Red Professor: The Cold War Life of Fred Rose. By Peter Monteath and Valerie Munt. Published by Wakefield Press.
As Humphrey McQueen points out in his dedication to Red Professor, Fred Rose’s biography is essentially a portrait of the 20th century. Rose was not only shaped and influenced by the century’s major events and social movements but was also a significant, although relatively unknown, player in many of them, particularly in Australia. His story provides some fascinating insights into the treatment of Indigenous people in Australia and the cold war naivety and stupidity of our government.
One of the most intriguing things about Rose is his adherence to the Soviet regime and its doctrines even after the ruthless persecutions, assassinations and tyranny of the Stalin era was fully revealed and after many of his Communist contemporaries in the West stopped believing that the Bolsheviks were engaged in anything at all resembling a revolution.
To understand his conviction, you have to appreciate what it was like to grow up and be educated in the shadow of the First World War with its massive and useless waste of life, as well as to experience the rise and the murderous grip of Fascism. Rose was at Cambridge University in the 1930s, during the Spanish Civil War and during an era when left wing and liberal attitudes were flourishing and a new dawn was only clouded by the evils of Fascism. It was the same university where Philby, Burgess, Maclean and Blunt were recruited as Soviet spies, although Monteath and Munt determine that there was no evidence to connect them with Rose.
The level and depth of research undertaken by Monteath and Munt in this biography is astounding and their narrative is masterly and captivating. This is not a dry academic treatment of the subject but a very readable and entertaining story of a man of intelligence, character and a fair share of human failings. Rose’s contribution to Australian anthropology is significant and his continuing fight for better conditions and better treatment of Aboriginal people won him many friends as well as some dangerous enemies.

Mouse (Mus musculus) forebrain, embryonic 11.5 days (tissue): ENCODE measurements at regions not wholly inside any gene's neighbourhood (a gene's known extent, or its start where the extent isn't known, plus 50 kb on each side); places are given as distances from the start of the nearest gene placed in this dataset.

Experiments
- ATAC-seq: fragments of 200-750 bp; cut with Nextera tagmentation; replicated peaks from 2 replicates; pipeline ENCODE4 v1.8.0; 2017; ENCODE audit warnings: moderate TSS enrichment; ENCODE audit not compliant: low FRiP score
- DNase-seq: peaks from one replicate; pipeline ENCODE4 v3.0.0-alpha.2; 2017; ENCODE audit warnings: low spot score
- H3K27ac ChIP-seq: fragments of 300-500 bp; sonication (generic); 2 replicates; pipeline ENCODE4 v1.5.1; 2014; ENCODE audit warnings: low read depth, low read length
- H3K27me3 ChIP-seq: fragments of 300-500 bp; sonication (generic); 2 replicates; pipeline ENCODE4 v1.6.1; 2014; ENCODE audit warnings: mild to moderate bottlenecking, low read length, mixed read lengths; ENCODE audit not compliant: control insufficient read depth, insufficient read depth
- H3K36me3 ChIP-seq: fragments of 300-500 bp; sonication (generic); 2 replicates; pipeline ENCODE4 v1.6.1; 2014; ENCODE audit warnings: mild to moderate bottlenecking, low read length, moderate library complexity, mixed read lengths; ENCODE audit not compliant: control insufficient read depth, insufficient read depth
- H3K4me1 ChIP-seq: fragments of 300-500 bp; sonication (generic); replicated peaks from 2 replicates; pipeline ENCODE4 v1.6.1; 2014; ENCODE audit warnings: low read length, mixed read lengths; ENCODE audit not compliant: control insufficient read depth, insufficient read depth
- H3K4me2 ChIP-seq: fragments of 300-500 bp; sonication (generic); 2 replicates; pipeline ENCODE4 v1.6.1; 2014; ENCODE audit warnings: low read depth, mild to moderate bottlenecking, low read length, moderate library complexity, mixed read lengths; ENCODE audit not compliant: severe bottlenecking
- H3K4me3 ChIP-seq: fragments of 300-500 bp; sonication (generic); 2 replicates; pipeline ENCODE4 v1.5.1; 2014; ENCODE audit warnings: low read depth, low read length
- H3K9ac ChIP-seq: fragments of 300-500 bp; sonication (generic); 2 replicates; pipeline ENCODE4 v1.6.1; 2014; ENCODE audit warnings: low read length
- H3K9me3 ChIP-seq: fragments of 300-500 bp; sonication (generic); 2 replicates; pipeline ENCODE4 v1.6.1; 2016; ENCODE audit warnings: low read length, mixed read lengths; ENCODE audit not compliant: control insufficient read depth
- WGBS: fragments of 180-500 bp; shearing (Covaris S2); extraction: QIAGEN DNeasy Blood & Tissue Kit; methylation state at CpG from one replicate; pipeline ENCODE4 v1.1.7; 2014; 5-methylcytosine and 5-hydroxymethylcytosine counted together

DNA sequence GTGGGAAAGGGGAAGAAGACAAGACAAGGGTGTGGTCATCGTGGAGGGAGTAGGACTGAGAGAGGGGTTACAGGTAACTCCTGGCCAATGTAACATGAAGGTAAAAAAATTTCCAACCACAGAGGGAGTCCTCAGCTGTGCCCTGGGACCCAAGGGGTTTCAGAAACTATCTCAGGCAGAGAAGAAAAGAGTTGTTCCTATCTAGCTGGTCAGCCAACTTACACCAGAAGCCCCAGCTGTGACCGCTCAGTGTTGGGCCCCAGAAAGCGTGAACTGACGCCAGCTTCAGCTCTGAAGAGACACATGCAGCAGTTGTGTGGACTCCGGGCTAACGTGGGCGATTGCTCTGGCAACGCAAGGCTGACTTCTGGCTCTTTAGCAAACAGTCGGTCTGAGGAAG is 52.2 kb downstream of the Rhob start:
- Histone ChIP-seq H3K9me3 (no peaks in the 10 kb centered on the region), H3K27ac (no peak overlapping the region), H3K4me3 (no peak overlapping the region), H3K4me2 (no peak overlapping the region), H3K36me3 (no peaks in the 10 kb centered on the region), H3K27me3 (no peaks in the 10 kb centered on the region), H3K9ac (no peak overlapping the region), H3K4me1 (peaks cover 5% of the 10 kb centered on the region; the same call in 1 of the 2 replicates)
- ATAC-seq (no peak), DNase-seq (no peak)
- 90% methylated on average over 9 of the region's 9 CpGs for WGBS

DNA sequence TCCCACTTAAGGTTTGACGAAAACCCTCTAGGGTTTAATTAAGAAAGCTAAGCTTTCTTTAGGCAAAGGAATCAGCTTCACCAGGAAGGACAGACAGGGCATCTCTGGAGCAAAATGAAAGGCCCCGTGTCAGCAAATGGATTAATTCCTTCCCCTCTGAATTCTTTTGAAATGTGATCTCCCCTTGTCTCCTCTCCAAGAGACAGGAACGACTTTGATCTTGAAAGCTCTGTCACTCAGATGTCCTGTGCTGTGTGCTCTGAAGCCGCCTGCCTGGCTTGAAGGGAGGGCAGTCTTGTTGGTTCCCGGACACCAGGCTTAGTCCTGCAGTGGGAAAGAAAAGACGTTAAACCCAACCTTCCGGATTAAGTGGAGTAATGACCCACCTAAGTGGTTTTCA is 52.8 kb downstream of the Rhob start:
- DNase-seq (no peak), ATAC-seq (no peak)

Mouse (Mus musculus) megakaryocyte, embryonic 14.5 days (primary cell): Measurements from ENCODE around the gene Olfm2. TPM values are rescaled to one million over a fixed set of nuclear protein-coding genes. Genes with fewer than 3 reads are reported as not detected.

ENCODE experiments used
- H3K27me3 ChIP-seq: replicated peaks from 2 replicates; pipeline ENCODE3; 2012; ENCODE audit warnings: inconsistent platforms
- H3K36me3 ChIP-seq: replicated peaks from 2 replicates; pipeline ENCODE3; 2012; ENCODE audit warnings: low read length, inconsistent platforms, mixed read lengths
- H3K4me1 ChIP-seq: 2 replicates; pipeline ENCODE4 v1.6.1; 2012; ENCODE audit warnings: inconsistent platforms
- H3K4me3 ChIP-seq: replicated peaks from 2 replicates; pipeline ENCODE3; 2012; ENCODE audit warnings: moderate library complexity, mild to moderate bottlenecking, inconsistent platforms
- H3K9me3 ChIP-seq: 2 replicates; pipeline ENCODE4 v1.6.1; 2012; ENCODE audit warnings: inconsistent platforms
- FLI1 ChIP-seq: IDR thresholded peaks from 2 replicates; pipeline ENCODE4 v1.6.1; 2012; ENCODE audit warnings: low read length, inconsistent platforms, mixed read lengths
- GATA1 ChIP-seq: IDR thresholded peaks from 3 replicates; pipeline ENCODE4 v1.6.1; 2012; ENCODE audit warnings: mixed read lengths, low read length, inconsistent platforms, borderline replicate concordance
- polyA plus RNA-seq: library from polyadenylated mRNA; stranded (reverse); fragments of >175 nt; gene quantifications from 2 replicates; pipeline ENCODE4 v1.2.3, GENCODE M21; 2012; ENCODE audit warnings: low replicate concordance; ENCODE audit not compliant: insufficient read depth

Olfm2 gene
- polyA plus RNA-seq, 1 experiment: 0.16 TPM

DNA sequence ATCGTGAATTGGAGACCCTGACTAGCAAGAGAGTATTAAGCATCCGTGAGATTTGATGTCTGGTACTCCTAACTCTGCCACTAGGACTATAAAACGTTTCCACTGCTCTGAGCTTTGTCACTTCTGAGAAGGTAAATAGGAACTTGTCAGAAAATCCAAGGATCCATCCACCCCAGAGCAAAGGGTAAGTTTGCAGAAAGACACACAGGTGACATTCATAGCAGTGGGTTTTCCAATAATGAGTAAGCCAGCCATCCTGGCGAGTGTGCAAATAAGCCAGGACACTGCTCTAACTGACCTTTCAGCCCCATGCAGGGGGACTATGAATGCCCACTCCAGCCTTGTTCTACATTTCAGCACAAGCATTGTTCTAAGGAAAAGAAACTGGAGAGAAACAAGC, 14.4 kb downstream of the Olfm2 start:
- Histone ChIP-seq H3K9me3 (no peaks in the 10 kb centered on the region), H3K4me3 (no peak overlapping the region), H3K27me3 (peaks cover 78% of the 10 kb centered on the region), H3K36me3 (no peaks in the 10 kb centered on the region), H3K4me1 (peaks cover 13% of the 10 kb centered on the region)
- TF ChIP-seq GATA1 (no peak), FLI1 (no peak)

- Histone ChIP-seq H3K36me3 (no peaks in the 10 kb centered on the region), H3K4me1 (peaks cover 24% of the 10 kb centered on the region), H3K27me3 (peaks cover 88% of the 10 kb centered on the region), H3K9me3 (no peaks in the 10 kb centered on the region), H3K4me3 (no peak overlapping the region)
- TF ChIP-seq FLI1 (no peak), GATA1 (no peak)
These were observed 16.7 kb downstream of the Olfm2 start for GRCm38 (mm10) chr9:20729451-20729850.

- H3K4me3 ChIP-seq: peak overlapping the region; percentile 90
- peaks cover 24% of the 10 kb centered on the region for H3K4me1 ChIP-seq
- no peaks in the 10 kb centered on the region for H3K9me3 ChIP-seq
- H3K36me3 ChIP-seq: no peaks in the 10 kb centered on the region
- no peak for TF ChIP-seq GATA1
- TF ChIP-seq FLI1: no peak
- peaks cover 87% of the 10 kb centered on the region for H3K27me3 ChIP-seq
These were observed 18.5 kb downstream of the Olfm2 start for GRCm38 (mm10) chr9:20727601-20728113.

He was spied on by ASIO, prevented from working, prevented from travelling to some Aboriginal communities and denied grants for anthropological research. Rose probably didn’t see much difference in the treatment he received from the Australian secret police to what he received when imprisoned in Nazi Germany before the war. No matter what their political persuasion, secret police are the same all over the world and their excesses are only limited by the covert permission of their governments or what they think they can get away with. Rose however didn’t appear to see the Stasi in the same light and became their pawn during the latter part of his life while living in the GDR, even reporting on the activities of his own family, as well as Gough Whitlam on a visit to East Berlin in 1976.
Rose was part of the background to the Petrov Affair and the Royal Commission, and there is some speculation about his possible involvement in Soviet spying although no real evidence exists. He was, however, a very significant and influential person for many of Australia’s politicians and activists, as well as the Australian Communist Party. The account of those strange times is one of the most fascinating parts of this book, providing a view of recent Australian historical events that still need to be fully explained.
Fred Rose is an intriguing character who lived in intriguing times, whose life and work was international but whose connection with Australia is central to this book. We owe gratitude to Peter Monteath and Valerie Munt for telling his story.
Images from Red Professor supplied by Wakefield Press and reproduced with the publisher’s permission.